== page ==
The Body Shop – Celebrating 22 years of Community Trade

Posted by Lipglossiping On March - 5 - 2010

In March 1976, the late Dame Anita Roddick founded The Body Shop in Littlehampton – a small seaside town on the South coast of England.  Fast forward 34 years to the present day and The Body Shop now boasts the second largest cosmetic franchise in the world.

I went along to The Westbury Hotel in Mayfair last week to hear a presentation on behalf of The Body Shop who are currently celebrating 22 years of community trade across the globe.  From India to Namibia, Guatemala to Samoa the world is their garden and as a company, they want us to know that they’re taking measures to protect it and the lives it supports.

It’s currently Fairtrade Fortnight (22nd Feb – 7th Mar) and The Body Shop were keen to highlight and explain exactly what Community Trade (CT) means and what it involves.

4 of the 6000 women that make up the Eudafano Women’s Cooperative (EWC) in Namibia.  The EWC supplies  The Body Shop wih Marula Oil (used in nearly all their cosmetics).

Community Trade works along the same principles as Fair Trade, but was established back in 1987 before the Fair Trade mark was available or had indeed become fashionable.  From what I understood, the main difference is that the foundations of fair trade are laid much deeper in the CT program and work to support the producer’s whole community, not just the producers themselves.  The Body Shop also made it clear that they never enter CT relationships for the short term and only commit to sustainable trading relationships that help affect real social change.

Click play on the video below to learn more about The Body Shop’s involvement with Community Trade:

Two of The Body Shop’s major CT suppliers were in attendance and it was a rare and interesting opportunity to hear how their involvement with The Body Shop affects the communities and co-operatives they represent.  It became clear very quickly that the democratic relationship between the ‘industries’ was a precious one to both parties.

Whilst I was sitting there, the antagonist in me kept thinking “What do The Body Shop get out of these CT arrangements when it means they have to pay more for their ingredients?”.  Thankfully, Christina from The Body Shop didn’t shy away from that subject and explained that it is simply expected of them to uphold the core values that, as a company, they’ve always claimed to represent.  Community Trade allows them to continue their commitments to trading with a conscience whilst benefiting from the (often ancient) knowledge of real experts and assured quality products.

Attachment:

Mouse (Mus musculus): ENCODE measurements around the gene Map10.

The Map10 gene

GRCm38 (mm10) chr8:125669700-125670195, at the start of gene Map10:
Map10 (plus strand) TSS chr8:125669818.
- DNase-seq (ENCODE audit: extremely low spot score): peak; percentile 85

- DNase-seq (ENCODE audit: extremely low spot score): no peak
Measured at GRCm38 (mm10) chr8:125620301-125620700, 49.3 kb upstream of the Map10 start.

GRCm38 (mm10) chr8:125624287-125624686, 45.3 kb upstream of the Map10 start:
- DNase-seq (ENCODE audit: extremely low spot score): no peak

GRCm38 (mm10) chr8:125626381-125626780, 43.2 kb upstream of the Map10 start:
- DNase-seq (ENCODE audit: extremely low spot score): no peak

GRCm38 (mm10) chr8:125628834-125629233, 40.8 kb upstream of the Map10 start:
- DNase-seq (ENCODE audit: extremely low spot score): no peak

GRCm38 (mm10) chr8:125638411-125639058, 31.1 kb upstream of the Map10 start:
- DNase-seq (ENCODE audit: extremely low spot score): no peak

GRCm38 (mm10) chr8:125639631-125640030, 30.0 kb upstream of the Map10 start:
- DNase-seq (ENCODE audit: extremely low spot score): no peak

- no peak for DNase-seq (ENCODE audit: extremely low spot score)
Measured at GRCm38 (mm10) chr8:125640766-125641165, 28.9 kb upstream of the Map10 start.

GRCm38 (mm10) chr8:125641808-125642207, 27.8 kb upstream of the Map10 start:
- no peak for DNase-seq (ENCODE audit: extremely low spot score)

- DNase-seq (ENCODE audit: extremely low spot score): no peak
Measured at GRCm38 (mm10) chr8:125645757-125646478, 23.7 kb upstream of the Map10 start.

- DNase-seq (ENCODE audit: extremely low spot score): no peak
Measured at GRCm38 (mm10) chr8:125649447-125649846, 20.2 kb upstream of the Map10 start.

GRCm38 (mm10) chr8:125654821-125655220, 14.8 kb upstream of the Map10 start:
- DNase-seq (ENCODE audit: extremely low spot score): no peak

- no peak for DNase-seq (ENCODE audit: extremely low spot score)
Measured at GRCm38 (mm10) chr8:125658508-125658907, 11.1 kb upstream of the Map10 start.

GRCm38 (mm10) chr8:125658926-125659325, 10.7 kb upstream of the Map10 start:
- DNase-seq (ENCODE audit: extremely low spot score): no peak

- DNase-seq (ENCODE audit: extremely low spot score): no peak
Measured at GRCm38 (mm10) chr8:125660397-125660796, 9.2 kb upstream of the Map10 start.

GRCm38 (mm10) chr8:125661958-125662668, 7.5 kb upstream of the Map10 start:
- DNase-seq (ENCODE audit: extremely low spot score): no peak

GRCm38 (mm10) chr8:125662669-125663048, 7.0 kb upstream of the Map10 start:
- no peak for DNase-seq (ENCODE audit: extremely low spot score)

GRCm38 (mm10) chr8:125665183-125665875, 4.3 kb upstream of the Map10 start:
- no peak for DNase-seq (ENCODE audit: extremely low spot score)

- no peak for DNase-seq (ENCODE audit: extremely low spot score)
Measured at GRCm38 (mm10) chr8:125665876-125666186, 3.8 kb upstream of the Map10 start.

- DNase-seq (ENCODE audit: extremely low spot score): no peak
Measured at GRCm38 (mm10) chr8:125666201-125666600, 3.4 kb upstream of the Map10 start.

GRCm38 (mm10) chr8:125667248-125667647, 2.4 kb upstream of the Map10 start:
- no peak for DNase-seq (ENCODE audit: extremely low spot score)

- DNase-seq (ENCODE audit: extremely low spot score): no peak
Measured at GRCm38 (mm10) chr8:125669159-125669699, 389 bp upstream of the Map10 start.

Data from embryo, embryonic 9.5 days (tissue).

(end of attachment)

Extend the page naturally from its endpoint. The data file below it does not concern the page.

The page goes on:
I’m willing to admit that in the past, I’ve accused The Body Shop products of being overpriced and in comparison to products I can buy in other high street stores, they are.  I still may only be able to afford to treat myself to my Olive Glossing Shampoo & Conditioner when I’m feeling flush, but I will now hand over my money with a degree of contentment.  It’s good to know that every purchase made contributes to making a real and sustained difference to communities.  Communities that without the CT backing by The Body Shop would be powerless to break into global markets or risk plundering by unethical industry.

9 Responses to “The Body Shop – Celebrating 22 years of Community Trade”

  1. Sarah says:

    Fair trade is good. Possibly good enough to outweigh my other reservations about this company. Uneasy though.

    I am curious – did anyone make any comments about the sale of body shop to L’Oréal and what that means re their animal testing policies? How does their “ringfencing” system work and how can consumers be sure their purchases won’t go towards funding animal cruelty?

  2. Hmm I’m a bit skeptical about this – particularly the Coconut Oil in Samoa. My dad’s family is Samoan and I visited there last year, and theyre SO poor, so I can only wonder how much support they’re actually getting.

    Then again it doesn’t stipulate whether it’s Western Samoa or American Samoa or both, and I havent visited American Samoa. >_> though I dont think American Samoa is ZOMGINSANELYRICH

  3. @Sarah,